You are currently viewing Impeachment Evidence

Impeachment Evidence

During trial, attorneys are required to practice and follow the rules of evidence while presenting their case to regulate what the jury can use to reach its verdict. The rules of evidence were established to ensure fair administration of every proceeding, reduce expenses and delays, and safeguard the jury from reaching a verdict due to an unrelated or misleading factor. In the United States, federal courts follow the Federal Rules of Evidence and state courts normally follow their own state rules. State rules of evidence often stem from the federal rules. Given the variations in state rules of evidence across jurisdictions, the Federal Rules of Evidence (FRE) will be used to explain the concept of impeachment evidence.   

Impeachment evidence refers to evidence a truck accident lawyer may use during a witness’s testimony to challenge their credibility. This can involve highlighting impairments in perception or memory, revealing inconsistencies, demonstrating bias, or attacking a witness’s character for untruthfulness. Impeaching a witness can be done by presenting physical evidence, such a police report or phone log, or by asking questions that contradict previous testimony to reveal an inconsistency. Federal Rules of Evidence 607, 608, 609, 610 and 613 govern the impeachment of witnesses. 

Federal Rule of Evidence 607 states that any party may impeach a witness to attack their credibility, including the party that called the witness. 

Federal Rule of Evidence 608 controls the form of using a “character witness” to impeach another witness’s character for truthfulness or untruthfulness. 

608(a) allows a character witness to testify about a witness in the form of opinion or reputation only about a witness’s character for (un)truthfulness. A character witness cannot testify about the truthfulness of a witness unless that witness’s truthfulness was already attacked.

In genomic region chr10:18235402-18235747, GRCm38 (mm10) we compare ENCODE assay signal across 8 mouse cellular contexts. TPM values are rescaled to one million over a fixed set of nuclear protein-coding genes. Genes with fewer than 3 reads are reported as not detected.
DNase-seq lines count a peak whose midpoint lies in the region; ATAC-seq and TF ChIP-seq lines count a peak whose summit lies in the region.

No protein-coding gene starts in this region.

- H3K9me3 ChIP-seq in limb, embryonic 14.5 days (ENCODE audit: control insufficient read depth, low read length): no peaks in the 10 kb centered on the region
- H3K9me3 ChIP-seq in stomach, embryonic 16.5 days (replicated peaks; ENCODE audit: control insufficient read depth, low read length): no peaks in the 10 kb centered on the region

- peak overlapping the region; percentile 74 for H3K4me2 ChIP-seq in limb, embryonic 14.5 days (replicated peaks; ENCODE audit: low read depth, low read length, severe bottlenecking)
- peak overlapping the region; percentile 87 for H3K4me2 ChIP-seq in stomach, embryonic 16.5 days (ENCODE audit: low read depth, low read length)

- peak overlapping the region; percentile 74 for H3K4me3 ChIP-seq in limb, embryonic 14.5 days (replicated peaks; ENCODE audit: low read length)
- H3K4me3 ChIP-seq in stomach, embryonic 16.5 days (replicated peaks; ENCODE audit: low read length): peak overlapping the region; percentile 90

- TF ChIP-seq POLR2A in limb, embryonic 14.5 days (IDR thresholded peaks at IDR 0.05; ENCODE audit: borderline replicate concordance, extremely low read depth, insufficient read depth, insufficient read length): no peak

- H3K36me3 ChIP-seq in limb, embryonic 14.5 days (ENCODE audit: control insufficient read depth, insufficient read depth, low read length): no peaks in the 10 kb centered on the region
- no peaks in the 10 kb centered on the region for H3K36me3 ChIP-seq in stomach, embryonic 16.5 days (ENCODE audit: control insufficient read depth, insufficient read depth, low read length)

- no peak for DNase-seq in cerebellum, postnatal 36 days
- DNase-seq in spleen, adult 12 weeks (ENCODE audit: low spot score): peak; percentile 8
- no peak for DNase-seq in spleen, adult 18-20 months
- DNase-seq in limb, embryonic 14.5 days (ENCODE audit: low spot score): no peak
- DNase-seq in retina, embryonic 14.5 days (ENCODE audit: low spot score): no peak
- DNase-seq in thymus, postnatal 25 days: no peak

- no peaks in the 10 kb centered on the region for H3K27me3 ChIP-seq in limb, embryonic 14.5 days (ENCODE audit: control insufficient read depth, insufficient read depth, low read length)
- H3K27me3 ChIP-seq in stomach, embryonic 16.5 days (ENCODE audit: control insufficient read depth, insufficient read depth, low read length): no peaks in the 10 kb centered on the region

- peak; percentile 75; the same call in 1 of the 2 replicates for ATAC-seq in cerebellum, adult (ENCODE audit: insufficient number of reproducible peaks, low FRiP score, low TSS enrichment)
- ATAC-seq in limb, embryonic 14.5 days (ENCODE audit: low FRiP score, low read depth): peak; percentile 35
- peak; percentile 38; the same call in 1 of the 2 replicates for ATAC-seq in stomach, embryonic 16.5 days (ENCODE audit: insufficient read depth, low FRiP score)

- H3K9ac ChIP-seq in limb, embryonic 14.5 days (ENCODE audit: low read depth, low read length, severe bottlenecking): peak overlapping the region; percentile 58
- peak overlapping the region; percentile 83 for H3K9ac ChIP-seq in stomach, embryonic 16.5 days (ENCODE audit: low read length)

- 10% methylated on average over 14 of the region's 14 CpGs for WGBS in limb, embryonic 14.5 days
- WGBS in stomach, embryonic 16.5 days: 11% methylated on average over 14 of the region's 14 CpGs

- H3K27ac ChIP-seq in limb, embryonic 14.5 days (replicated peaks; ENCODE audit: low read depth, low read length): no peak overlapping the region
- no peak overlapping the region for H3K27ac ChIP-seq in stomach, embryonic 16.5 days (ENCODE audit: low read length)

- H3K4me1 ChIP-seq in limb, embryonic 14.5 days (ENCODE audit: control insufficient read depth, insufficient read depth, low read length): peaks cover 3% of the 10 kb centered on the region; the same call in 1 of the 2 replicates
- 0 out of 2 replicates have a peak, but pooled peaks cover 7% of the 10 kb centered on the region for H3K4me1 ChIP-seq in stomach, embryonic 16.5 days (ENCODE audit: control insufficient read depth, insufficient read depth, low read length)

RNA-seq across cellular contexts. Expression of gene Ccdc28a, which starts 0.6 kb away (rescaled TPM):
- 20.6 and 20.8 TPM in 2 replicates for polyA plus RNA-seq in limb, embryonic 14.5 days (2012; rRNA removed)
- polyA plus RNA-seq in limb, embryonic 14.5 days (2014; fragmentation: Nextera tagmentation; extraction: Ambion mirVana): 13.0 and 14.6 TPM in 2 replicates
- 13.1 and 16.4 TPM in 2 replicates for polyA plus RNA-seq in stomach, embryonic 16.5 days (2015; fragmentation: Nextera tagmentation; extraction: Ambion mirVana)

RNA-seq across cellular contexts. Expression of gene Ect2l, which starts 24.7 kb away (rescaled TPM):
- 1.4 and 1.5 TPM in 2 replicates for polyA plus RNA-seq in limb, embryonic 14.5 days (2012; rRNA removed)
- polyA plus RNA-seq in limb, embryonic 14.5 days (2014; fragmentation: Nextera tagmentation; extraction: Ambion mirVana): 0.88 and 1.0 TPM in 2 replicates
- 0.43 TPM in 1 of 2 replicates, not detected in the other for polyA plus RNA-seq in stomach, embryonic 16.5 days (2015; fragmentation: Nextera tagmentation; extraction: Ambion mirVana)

608(b) allows an attorney to inquire about specific instances of conduct of the witness on the stand or of a witness whose character the witness being examined has testified about. To inquire about specific instances of conduct, the evidence being used must show that the prior instance is probative of (un)truthfulness and that there is a good faith basis for the inquiry. Here, an attorney’s goal would be to show the jury that a witness has a dishonest character because they have lied before and will lie again.  

Federal Rule of Evidence 609. In general, this rule allows attorneys to impeach a witness’s character for truthfulness with prior crimes they have been convicted of. For a court to allow this type of impeachment, the attorney must establish that the elements of the crime involved a dishonest act or false statement. 

Federal Rule of Evidence 610 prevents attorneys from using a witness’s religious beliefs or opinions to attack or support the witness’s credibility.  

Federal Rule of Evidence 613 allows a party to impeach a witness with their prior inconsistent statements. The requirement for this rule depends on whether the prior inconsistent statement concerns a collateral matter (only relevant because it impeaches a witness) or non-collateral matter (impeaches a witness and goes to a fact in consequence).

If the statement involves a non-collateral matter, an attorney may impeach a witness using non-extrinsic evidence (evidence out of witness’s mouth who is on the stand) or extrinsic evidence (anything else, not out of witness’s mouth who is on the stand.) While impeaching the witness, the attorney need not show or disclose the content of the extrinsic evidence to the witness, but will need to, on request, show or disclose the content to the adverse party’s attorney. The attorney also needs to give the witness an opportunity to explain or deny the statement before using extrinsic evidence. If the witness’s statement(s) are still inconsistent after the witness has been given the opportunity to explain or deny her prior statement, then an attorney can use extrinsic evidence to impeach the witness. 

If the statement involves a collateral matter, an attorney may impeach a witness using only non-extrinsic evidence (evidence out of the witness’s mouth who is on the stand). The attorney must accept the witness’s answer and cannot pursue the issue further with any extrinsic evidence (anything else, not out of the witness’s mouth who is on the stand). Since the party can only use non extrinsic evidence to impeach the witness over this collateral matter, the attorney does not have to provide the party with notice before asking about the prior inconsistent statement, but the attorney must disclose the statement to the adverse party’s attorney upon request.

Thanks to Eglet Adams for their insight on impeachment evidence.

If you are facing legal troubles, contact an attorney located near you for help.